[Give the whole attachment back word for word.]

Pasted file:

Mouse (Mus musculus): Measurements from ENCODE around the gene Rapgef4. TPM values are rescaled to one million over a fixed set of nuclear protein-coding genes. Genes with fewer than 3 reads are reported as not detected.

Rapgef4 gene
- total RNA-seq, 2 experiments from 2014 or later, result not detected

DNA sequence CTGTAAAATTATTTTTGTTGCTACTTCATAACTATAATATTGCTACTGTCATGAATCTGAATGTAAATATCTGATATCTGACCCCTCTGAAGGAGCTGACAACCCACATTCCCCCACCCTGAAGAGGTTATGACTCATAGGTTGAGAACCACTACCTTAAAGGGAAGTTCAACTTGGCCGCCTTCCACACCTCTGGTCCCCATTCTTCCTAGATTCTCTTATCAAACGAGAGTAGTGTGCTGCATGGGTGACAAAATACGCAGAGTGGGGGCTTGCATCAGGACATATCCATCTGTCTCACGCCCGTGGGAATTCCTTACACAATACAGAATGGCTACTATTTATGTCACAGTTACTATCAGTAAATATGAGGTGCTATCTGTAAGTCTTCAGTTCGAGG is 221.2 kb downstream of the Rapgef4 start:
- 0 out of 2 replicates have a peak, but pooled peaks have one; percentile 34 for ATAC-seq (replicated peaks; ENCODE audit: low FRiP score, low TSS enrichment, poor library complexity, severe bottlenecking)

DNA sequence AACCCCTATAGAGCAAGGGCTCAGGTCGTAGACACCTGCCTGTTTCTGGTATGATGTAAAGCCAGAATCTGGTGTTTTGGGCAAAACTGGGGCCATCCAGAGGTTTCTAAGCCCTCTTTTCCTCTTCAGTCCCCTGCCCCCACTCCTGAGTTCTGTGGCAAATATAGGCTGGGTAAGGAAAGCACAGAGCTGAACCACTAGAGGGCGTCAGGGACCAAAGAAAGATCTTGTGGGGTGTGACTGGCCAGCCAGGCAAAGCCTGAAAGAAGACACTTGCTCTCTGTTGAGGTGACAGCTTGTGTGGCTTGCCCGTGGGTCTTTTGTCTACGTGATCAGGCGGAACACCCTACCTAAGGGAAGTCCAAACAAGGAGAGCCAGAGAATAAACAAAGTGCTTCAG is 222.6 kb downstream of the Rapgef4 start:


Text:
Mouse (Mus musculus): Measurements from ENCODE around the gene Rapgef4. TPM values are rescaled to one million over a fixed set of nuclear protein-coding genes. Genes with fewer than 3 reads are reported as not detected.

Rapgef4 gene
- total RNA-seq, 2 experiments from 2014 or later, result not detected

DNA sequence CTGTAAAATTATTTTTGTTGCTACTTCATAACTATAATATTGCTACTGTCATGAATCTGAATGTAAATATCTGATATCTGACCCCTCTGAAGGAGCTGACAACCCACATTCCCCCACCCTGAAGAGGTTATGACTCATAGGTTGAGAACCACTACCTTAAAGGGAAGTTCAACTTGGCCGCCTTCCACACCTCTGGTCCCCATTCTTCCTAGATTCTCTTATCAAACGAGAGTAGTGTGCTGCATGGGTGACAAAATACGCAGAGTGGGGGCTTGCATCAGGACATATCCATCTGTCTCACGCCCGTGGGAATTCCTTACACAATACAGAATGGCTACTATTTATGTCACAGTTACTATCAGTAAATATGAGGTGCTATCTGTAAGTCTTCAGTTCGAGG is 221.2 kb downstream of the Rapgef4 start:
- 0 out of 2 replicates have a peak, but pooled peaks have one; percentile 34 for ATAC-seq (replicated peaks; ENCODE audit: low FRiP score, low TSS enrichment, poor library complexity, severe bottlenecking)

DNA sequence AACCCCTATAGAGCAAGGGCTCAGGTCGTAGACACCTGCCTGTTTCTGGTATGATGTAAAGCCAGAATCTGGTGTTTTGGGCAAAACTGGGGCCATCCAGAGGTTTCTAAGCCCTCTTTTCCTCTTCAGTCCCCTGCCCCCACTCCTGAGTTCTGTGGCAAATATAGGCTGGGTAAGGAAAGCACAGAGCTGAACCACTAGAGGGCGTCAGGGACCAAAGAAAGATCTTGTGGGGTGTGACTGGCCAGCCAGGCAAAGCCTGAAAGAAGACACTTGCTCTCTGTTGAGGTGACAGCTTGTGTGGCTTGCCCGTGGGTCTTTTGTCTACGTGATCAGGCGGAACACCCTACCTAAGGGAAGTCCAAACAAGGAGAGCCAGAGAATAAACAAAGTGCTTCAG is 222.6 kb downstream of the Rapgef4 start: